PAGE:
alfway through lunch at Sunriver Brewing Company’s gastropub in Bend, Oregon, a member of the wait staff strikes up a conversation with a golfer in our group whose hat bears the logo of Bandon Dunes’ par-3 course. “Love your Preserve hat,” the server begins. “I was out there a couple weeks ago, and it was just heaven.”
Such is the reality of travel-worthy golf in the Beaver State. For the better part of two decades, Mike Keiser’s influential resort along the southern coast, about 165 miles from downtown Bend, has become synonymous with championship-caliber golf in Oregon. Chances are, if you’re planning an Oregon golf trip and the impending journey makes its way into conversation, assumptions will be made it’s to Bandon Dunes.
And yet, Central Oregon is a comparable nirvana for travelers who dream about hammering drives down tightly mown fairways and stroking putts on smooth, fast-rolling greens. Thirty golf courses exist within 30 miles of downtown Bend, the vast majority of which are open to the public. Better still, many of them transport golfers to distinct landscapes and onto diverse terrain, with several delivering dramatic vistas of the nine nearby mountain peaks.
Of course, a Central Oregon golf getaway is not just about the golf. Exceptional food and world-class beer are always at the ready to round out a trip to Bend—to the point where some golfers may have difficulty deciding which of those three experiences left the more indelible impression. As with any golf journey, however, the travel planning always begins with the golf that’s to be played, so it’s best we start there.
If you put stock in any of the prominent golf publications’ annual lists of top-ranked American courses, you’ll find as many as eight Oregonian layouts inside the top 100 open to the public—three of which are located in or around Bend. The most celebrated of that bunch is the Nicklaus Course at Pronghorn Golf Club, a former private, high-desert course that’s now open for public play. Built in 2004, the 7,379-yard layout delivers a rollercoaster of mixed emotions and showcases the Golden Bear both at his best and worst as a course designer.
Almost assuredly, first-time visitors to the course will walk off the 8th green cursing Nicklaus’ name. Stretching beyond 600 yards from the back two tees, the downhill par-5 plays slightly uphill to begin and requires players to position their drives in an area that not only pinches in on both sides but is punctuated by four steeply faced bunkers. From there, the fairway narrows considerably through the middle section of the routing before a large pond emerges down the right side.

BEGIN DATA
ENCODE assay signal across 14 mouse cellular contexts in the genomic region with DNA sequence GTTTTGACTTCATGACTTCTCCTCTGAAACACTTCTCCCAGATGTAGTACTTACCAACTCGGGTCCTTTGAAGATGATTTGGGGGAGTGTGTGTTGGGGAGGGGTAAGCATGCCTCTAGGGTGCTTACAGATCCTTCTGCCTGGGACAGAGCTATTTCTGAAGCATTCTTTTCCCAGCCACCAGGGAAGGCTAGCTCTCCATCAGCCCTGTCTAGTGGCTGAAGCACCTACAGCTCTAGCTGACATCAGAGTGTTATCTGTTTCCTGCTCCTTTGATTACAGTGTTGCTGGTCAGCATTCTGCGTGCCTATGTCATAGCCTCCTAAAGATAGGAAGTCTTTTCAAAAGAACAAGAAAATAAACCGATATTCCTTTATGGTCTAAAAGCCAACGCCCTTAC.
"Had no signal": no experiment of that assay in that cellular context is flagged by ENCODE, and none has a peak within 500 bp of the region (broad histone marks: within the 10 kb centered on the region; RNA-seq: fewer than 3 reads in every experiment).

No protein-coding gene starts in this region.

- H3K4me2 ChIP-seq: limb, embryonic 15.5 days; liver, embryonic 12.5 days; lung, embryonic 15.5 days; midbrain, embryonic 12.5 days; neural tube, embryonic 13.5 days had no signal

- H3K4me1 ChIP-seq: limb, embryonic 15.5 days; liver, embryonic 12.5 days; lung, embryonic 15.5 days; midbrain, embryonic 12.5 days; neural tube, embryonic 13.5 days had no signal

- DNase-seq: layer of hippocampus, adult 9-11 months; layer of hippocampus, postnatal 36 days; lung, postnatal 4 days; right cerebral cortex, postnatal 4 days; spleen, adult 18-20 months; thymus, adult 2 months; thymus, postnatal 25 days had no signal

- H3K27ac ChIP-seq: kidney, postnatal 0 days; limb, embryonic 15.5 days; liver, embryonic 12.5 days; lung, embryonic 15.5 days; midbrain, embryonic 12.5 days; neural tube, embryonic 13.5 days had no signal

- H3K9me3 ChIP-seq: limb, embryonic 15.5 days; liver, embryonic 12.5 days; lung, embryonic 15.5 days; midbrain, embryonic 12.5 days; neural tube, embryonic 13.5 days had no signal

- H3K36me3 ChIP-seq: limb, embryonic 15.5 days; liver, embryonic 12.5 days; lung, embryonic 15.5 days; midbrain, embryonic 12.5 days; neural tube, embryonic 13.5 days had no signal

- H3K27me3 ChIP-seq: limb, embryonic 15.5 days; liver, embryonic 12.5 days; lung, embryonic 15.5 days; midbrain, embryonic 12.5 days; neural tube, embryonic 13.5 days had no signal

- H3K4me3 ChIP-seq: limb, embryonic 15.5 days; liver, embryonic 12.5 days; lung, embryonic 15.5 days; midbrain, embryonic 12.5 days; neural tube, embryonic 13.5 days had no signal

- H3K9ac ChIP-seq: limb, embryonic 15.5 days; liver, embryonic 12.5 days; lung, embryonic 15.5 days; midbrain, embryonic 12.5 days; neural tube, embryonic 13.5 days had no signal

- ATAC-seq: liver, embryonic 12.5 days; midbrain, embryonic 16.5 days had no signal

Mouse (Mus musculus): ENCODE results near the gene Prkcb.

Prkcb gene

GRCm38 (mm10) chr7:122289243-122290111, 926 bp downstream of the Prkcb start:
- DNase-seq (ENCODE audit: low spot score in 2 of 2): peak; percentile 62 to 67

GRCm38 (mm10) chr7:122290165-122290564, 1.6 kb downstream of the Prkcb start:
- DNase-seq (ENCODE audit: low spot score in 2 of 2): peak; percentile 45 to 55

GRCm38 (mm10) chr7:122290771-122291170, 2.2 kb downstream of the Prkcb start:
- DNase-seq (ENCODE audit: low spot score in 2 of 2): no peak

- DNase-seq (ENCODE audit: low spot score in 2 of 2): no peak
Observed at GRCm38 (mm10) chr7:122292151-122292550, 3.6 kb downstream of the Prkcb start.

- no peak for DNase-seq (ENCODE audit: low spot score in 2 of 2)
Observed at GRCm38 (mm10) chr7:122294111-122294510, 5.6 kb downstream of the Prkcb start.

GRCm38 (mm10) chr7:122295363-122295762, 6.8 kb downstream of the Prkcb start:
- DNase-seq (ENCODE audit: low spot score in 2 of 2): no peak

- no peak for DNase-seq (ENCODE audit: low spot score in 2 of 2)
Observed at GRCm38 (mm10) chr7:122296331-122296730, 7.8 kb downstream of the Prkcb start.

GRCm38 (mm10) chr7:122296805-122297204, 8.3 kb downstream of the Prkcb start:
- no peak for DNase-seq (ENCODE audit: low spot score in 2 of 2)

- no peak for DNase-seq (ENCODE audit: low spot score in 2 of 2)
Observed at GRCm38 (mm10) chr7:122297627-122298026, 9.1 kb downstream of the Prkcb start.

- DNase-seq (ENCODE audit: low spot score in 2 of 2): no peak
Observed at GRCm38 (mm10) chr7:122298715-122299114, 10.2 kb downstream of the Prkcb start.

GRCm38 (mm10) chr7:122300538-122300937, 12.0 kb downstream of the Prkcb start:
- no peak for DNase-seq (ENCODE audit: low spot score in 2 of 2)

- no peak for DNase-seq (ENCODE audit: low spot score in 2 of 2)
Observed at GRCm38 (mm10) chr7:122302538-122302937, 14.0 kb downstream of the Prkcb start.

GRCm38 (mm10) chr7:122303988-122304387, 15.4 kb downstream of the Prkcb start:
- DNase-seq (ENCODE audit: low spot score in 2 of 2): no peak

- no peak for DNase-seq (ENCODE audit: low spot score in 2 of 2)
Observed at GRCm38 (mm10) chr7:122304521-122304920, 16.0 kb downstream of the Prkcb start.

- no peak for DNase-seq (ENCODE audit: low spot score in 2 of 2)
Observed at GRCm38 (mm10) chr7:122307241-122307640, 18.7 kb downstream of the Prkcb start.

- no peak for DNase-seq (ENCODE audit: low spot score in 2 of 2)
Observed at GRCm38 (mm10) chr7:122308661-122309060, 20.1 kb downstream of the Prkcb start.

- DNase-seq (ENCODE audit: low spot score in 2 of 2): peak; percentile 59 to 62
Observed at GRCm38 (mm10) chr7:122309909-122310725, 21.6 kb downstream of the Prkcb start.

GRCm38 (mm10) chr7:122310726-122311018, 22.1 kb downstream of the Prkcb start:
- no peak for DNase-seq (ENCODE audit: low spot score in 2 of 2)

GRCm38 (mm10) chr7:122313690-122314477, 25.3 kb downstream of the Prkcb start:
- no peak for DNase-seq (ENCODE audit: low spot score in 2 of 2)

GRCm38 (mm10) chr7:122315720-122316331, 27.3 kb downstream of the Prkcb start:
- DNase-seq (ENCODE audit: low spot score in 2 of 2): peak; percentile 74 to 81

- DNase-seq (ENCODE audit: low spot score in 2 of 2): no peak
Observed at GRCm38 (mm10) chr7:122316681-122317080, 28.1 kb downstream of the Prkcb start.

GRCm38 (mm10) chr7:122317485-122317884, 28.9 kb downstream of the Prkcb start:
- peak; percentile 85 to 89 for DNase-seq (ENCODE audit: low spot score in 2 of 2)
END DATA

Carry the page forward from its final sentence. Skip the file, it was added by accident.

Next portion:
The most celebrated of that bunch is the Nicklaus Course at Pronghorn Golf Club, a former private, high-desert course that’s now open for public play."
The 12th and 13th holes, by contrast, are two masterfully designed short par-4s that challenge players in starkly different ways. Much of the landing area on the 342-yard 12th hole, for example, is obscured by a rocky outcropping on the left. Players who ignore the temptation to drive the elevated green and instead hit tee shots that leave between 80 and 100 yards in will be rewarded with a level lie and a manageable approach. On the 13th, a broad water hazard guarding the inside edge of the angled fairway is the only worrisome hazard. That hazard extends all the way to the front edge of the green, but in this instance, what you see is what you get, and it’s up to you to decide how daring to be off the tee.
A 40-minute drive south brings golfers to Tetherow, arguably Central Oregon’s most luxuriously appointed golf resort—and most misunderstood course. Designed by David McLay Kidd, the 7,283-yard layout has an undulating topography, fescue-planted fairways and firm and fast conditions that inevitably draw analogies to courses in McLay Kidd’s Scottish homeland. But according to the architect—who now makes his permanent home in Bend—it’s not that simple.
“It’s so much more dynamic and there’s so much more depth to the strategy that speaks to golf from where I’m from,” he says, comparing Tetherow to traditional parkland layouts. “If you’re playing your average parkland golf course—as long as you hit short grass off the tee—you can play into greens and maybe get your ball to stop. At Tetherow it just doesn’t happen like that. You’re not going to be able to hit a mid-iron and stop it quickly, so you really have to think about where the pin is and then where you are in the fairway in order to get that ball to come to rest somewhere close to the hole.”
McLay Kidd’s best advice for players knocking it around his track is to take one more club than they need on their approach shots but to ease back on their swing speed. “By doing so,” he explains, “you’ll take spin off the ball, and the ball will be more likely to run and bounce and roll.”